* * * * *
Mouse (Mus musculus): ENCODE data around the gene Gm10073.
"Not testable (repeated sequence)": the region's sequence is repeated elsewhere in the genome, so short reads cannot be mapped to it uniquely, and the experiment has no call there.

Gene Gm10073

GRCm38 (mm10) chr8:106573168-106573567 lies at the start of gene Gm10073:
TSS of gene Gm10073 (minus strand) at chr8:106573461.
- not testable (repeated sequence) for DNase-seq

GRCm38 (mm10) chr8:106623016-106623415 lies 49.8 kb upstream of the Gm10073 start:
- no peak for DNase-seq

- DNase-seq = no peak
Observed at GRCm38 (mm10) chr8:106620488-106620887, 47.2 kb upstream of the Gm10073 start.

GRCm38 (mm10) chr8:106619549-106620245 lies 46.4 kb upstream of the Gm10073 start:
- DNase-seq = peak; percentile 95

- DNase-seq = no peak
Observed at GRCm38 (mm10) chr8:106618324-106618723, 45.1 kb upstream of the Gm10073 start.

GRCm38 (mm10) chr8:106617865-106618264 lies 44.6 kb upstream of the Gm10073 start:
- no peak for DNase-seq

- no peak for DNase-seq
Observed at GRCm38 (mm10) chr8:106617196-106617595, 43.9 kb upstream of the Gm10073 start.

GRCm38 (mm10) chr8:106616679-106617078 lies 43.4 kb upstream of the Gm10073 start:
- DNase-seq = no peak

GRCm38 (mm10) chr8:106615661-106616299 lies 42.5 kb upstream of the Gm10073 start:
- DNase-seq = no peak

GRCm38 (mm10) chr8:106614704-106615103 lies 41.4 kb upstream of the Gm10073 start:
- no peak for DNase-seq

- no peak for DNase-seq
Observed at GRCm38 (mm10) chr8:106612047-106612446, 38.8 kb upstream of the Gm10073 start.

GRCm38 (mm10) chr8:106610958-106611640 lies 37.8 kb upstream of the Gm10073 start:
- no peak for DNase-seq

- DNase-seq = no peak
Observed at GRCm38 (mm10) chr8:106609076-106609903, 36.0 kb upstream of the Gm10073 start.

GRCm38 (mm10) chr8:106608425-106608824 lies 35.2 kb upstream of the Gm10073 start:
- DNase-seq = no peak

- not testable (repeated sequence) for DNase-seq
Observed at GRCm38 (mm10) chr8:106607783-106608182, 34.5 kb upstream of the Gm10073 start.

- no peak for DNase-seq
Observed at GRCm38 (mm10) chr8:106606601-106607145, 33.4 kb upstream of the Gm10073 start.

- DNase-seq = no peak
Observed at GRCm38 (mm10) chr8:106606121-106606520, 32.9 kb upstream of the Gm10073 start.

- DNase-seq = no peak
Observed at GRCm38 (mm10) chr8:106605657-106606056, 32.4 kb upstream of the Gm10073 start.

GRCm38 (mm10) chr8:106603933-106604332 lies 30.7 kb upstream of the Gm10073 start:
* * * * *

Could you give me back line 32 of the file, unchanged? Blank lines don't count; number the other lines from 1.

- DNase-seq = no peak